There are many different measures of inflation, but the one that the Federal Reserve considers to be most important is the personal consumption expenditures deflator, in particular the PCE deflator excluding the volatile food and energy components.

The PCE deflator rose 0.1% in December after having been  unchanged in November.  The year-over-year increase now stands at 1.7%.

Excluding the volatile food and energy components the PCE deflator rose 0.2% in both November and December.  The year-over-year increase is now 1.9%.  This is the inflation measure that the Fed would like to see rise by 2.0%.   We think it will rise 2.0% in 2019 after having risen 1.9% in 2018.  This inflation gauge has gone from being far below the Fed’s inflation target to being right at target currently.

The more widely known inflation measure, the CPI ex food and energy, has been rising at a somewhat faster pace and is projected to increase 2.2% overall in 2019 with a  2.4% increase for the core rate (excluding the volatile food and energy components).  For details of this forecast see the CPI write-up.

Why the difference?  The CPI measures price changes in a fixed basket of goods each month.  The deflator captures price changes, but also changes in consumer spending habits.  If we try to save money by switching from butter to lower-priced margarine, from beef to chicken, or if builders substitute PVC pipe for more expensive copper,  the deflator would come in lower than the CPI in that particular month.  For our money, we think that the CPI which strictly measures price changes is a better barometer of inflation.  The Fed disagrees.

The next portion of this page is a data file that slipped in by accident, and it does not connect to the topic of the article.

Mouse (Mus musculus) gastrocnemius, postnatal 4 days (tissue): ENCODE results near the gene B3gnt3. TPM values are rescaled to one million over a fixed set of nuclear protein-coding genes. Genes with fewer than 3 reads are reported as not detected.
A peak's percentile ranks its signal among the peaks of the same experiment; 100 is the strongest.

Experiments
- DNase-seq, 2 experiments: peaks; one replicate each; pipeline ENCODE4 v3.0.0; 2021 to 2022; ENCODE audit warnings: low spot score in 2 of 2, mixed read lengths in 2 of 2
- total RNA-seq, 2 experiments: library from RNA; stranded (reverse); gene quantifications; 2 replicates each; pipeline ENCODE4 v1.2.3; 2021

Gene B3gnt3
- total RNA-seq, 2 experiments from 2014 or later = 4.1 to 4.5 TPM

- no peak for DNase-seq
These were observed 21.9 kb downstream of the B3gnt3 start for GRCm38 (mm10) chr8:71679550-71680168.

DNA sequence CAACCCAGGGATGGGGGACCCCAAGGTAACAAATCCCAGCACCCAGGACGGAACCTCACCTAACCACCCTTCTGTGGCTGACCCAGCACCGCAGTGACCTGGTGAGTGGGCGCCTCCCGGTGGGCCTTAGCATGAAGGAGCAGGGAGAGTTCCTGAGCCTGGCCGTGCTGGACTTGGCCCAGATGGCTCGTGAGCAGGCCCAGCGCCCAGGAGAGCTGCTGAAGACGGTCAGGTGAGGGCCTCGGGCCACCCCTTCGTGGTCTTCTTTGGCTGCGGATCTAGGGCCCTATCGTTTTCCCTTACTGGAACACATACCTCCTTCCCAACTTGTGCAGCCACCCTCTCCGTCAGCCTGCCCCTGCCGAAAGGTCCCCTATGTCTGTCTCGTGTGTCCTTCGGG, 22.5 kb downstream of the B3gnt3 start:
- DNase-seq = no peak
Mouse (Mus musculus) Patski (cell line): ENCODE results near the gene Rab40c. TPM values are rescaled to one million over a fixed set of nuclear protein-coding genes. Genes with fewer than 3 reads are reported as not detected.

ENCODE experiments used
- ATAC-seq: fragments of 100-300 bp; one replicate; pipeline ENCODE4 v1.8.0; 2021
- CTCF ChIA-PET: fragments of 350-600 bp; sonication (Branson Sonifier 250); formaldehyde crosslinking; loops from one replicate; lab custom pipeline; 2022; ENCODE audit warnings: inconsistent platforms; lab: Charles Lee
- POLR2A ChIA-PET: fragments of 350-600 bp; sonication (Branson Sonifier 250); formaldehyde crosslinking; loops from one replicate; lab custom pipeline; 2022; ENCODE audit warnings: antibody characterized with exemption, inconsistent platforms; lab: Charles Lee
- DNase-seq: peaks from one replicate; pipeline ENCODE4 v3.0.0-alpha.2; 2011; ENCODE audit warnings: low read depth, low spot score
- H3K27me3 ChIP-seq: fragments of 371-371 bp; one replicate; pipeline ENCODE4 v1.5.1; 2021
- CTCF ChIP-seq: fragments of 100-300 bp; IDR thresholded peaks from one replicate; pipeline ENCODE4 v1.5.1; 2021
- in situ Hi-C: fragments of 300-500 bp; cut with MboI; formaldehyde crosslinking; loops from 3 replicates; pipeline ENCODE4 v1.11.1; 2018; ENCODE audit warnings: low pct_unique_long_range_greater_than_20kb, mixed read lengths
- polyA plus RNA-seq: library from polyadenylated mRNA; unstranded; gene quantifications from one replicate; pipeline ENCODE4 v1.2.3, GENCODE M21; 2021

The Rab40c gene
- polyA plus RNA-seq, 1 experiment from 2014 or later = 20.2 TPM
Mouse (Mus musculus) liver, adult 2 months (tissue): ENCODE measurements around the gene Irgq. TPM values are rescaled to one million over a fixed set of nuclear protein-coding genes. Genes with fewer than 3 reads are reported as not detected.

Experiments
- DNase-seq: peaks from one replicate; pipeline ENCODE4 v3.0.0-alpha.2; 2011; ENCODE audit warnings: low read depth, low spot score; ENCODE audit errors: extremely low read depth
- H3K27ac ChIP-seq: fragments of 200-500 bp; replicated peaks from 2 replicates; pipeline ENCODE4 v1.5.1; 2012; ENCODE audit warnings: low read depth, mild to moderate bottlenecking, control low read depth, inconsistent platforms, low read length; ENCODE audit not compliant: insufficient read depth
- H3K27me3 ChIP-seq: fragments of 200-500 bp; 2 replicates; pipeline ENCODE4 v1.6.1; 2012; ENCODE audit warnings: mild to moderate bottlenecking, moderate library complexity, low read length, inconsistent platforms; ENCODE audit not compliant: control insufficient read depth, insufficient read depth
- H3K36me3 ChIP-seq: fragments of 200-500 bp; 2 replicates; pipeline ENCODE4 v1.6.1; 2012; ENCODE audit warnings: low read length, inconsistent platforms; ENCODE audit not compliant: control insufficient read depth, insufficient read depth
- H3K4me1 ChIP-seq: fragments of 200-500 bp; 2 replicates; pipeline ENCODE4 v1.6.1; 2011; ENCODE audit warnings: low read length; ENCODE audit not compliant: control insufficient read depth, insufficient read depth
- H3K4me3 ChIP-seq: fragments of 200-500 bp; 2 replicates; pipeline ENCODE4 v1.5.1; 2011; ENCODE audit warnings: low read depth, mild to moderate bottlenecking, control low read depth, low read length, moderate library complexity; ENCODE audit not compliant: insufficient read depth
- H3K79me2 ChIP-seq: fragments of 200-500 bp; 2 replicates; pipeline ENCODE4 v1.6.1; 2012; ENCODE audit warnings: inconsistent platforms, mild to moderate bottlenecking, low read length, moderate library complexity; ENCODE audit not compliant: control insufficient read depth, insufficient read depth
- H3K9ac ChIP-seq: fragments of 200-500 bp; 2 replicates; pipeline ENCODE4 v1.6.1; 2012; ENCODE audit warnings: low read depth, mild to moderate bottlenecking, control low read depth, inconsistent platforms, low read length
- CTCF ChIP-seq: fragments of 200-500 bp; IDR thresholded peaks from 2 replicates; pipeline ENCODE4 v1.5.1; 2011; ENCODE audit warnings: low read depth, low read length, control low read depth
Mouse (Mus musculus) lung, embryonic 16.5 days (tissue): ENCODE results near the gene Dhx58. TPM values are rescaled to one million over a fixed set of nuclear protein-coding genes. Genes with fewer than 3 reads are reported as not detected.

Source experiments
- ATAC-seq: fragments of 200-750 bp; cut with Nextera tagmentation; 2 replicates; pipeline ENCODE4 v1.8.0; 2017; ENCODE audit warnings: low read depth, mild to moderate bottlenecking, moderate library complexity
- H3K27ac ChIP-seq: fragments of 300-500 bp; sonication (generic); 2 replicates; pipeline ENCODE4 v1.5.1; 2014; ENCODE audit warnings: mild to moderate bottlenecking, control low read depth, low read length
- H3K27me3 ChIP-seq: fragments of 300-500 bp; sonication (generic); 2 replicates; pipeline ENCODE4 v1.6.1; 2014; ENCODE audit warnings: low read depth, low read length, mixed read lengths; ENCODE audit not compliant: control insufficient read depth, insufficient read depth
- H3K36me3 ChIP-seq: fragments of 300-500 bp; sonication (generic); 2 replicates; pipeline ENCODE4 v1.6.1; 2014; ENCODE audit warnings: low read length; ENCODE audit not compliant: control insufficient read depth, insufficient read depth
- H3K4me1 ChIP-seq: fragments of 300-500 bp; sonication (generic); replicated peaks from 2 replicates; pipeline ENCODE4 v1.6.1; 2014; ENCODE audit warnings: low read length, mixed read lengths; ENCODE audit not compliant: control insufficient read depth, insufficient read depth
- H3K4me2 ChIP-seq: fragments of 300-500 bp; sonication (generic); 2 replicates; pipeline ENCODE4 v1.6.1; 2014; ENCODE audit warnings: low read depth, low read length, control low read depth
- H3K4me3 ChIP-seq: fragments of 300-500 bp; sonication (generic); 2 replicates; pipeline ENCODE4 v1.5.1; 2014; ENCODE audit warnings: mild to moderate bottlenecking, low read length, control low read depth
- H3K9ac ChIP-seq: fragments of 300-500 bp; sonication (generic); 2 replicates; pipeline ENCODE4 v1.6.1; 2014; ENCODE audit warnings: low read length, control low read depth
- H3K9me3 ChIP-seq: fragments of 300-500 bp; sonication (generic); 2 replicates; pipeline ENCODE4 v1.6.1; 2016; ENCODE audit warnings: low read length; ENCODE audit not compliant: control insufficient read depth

Stephen Slifer

NumberNomics

Charleston, SC


Gross Domestic Purchases Deflator

February 28, 2019

There are many different deflators that are available.  This one is for gross domestic purchases which measures prices paid by U.S. residents.  It is the one measure of inflation that the Commerce Department talks about when it releases the GDP report.   It is our broadest measure of inflation and contains more than 5,000 goods and services.

The gross domestic purchases deflator rose 1.6% in the fourth quarter after  having risen 1.8% in the third. Over the past year this index has risen 2.2%.

Excluding the volatile food and energy components this index rose 1.8% in the fourth quarter.

Remember that these deflators are weighted measures of inflation.  That means that when a builder switches from using copper pipe to PVC to save money, it registers as a price decline in these particular inflation measures.  Or when a consumer switches from buying butter to less expensive margarine the result is the same.  Thus, the deflator represents a combination of price changes and changes in consumer and business behavior.